Born 1943, Derby, England.
Eric Gadsby studied at Derby and District College of Art from 1961-65 before going to London as a postgraduate student at Hornsey College of Art.
Gadsby was among a group of artists who emerged in the 1960s when there was a sudden burgeoning of artistic talent in Britain, largely inspired by the recent dramatic arrival of the American Abstract Expressionists. Two of his paintings, Rise and Fall and Tab, were shown in the 'The New Generation' exhibition at the Whitechapel Gallery in 1966. The latter work was bought by the Peter Stuyvesant Foundation, sponsors of the exhibition.
Commenting on Rise and Fall, the curator of the exhibition wrote: “The colours blend into one another without visible transitions; the paint surface is thin, impersonal, meticulously worked over ... The result is that you read these paintings, not as solid forms, but as metaphors of light energy. They generate a strong illusion of warped space and the speed with which one's eye travels over the canvas, around the coils of the spectrum band, encountering different resistances from different colours, is important to the illusion' (Bryan Robertson, Exhibition catalogue, 'The New Generation', Whitechapel Gallery, London, 1966, p. 70).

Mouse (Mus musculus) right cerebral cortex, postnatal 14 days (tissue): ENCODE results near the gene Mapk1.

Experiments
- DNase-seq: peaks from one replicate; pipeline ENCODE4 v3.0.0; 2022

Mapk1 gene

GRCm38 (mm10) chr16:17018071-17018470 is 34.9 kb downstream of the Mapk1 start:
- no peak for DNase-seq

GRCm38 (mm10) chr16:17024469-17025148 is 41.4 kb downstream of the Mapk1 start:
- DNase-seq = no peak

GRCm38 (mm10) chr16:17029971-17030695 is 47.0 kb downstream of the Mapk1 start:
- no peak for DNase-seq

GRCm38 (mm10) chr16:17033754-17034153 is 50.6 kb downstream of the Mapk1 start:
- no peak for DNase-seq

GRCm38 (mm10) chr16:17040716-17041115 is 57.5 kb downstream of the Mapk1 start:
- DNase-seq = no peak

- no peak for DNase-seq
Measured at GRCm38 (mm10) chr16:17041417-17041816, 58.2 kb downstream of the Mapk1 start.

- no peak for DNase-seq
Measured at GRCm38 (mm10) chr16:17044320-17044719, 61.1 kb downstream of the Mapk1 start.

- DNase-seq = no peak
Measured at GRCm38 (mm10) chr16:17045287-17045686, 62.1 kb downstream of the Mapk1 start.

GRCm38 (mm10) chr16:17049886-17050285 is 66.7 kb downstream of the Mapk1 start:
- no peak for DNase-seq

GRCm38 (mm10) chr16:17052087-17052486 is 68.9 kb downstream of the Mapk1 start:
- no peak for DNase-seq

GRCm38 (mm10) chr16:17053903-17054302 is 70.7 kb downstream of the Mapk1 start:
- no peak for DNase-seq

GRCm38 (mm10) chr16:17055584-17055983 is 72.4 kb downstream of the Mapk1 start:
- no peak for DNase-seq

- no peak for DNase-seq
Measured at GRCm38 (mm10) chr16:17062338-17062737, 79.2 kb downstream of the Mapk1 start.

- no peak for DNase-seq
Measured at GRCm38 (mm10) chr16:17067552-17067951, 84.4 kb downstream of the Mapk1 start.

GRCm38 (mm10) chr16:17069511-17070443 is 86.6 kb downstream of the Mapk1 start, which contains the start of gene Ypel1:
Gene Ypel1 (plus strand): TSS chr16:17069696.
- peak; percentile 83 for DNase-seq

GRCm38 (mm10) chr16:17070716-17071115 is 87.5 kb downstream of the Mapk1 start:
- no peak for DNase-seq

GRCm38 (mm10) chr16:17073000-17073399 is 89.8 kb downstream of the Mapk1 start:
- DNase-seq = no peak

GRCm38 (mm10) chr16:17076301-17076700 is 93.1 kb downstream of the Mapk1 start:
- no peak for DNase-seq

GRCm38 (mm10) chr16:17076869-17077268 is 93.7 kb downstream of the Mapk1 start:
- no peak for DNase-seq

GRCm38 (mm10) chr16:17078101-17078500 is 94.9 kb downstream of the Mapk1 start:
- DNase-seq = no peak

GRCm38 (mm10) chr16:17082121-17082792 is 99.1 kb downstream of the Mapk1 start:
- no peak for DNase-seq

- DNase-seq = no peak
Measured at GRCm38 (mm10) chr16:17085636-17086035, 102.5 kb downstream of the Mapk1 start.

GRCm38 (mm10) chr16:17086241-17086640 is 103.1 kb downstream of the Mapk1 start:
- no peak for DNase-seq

Two years later the 'New Generation' show, given the subtitle interim, included work by Gadsby; this was probably Odeon, dated 1968, which was sold by Christies in London in November 2014.
Despite the attention these early paintings attracted, it appears that Gadsby’s career as an artist was short-lived, there is no evidence of any work after 1968.